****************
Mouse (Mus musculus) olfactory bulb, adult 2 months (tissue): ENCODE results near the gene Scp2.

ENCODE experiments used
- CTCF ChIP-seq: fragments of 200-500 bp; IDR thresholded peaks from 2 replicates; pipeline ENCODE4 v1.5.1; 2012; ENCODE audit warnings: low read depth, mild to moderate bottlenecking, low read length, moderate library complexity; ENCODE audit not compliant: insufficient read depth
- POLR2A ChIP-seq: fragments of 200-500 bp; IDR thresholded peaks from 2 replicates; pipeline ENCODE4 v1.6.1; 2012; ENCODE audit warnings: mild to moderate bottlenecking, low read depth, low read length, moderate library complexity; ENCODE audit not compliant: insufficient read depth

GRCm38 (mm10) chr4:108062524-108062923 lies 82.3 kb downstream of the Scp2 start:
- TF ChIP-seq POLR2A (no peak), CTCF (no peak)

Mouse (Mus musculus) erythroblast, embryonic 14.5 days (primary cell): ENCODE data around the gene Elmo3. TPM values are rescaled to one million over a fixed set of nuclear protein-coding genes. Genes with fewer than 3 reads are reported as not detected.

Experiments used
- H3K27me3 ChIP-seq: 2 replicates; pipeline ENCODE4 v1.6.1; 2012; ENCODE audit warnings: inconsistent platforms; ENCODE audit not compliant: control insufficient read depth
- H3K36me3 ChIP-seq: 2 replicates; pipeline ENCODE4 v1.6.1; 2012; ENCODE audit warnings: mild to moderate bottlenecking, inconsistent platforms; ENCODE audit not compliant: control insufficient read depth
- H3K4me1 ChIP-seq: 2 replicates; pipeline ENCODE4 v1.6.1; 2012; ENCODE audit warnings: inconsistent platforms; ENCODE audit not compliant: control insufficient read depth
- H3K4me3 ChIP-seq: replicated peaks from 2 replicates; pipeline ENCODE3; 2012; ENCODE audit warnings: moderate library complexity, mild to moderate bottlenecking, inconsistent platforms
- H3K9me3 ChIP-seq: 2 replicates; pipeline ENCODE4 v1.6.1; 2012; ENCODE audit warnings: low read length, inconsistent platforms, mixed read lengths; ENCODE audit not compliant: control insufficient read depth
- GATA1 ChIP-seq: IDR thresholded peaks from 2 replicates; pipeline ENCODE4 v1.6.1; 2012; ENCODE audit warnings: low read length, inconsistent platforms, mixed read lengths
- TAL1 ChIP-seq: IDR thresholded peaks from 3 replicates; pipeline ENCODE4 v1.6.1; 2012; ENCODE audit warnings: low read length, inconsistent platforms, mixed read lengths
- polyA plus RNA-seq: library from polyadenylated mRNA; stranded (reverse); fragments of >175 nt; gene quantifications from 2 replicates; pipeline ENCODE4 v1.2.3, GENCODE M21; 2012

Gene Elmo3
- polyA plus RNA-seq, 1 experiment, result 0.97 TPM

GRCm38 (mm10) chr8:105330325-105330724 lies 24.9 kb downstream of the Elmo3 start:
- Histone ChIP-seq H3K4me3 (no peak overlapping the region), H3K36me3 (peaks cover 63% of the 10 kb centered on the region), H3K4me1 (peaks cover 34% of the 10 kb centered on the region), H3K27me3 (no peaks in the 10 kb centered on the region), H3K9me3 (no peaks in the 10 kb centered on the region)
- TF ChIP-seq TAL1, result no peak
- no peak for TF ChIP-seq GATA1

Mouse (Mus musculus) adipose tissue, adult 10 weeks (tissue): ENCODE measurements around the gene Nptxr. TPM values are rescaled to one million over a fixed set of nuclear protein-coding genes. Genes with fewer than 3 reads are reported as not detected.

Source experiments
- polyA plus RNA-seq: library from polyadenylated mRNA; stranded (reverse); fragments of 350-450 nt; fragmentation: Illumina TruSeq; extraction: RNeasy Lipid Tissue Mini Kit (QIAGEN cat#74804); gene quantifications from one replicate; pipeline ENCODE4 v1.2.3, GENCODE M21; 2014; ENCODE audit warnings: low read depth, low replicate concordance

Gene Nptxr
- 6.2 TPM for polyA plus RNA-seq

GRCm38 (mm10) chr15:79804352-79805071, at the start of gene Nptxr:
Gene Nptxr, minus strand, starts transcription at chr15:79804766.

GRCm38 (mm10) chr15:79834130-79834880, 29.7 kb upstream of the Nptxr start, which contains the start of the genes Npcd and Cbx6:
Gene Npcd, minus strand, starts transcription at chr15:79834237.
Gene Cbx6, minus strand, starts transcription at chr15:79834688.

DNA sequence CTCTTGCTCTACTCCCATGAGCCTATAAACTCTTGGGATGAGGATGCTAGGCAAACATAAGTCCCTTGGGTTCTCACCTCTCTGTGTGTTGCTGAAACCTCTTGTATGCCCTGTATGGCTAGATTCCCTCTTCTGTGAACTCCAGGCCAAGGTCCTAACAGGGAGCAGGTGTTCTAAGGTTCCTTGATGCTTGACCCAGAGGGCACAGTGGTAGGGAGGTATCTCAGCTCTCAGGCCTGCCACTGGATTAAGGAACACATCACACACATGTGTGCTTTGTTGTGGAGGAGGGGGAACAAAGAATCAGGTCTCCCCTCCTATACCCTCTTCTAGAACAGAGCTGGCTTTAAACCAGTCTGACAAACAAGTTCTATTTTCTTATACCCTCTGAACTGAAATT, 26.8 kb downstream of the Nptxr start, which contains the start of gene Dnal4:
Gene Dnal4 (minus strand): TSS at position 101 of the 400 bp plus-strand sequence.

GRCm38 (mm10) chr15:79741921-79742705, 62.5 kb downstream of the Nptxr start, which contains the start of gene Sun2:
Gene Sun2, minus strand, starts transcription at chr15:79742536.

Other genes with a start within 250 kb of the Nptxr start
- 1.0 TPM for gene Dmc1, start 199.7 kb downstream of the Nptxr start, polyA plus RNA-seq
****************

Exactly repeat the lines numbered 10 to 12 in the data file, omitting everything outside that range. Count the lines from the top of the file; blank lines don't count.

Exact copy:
- H3K36me3 ChIP-seq: 2 replicates; pipeline ENCODE4 v1.6.1; 2012; ENCODE audit warnings: mild to moderate bottlenecking, inconsistent platforms; ENCODE audit not compliant: control insufficient read depth
- H3K4me1 ChIP-seq: 2 replicates; pipeline ENCODE4 v1.6.1; 2012; ENCODE audit warnings: inconsistent platforms; ENCODE audit not compliant: control insufficient read depth
- H3K4me3 ChIP-seq: replicated peaks from 2 replicates; pipeline ENCODE3; 2012; ENCODE audit warnings: moderate library complexity, mild to moderate bottlenecking, inconsistent platforms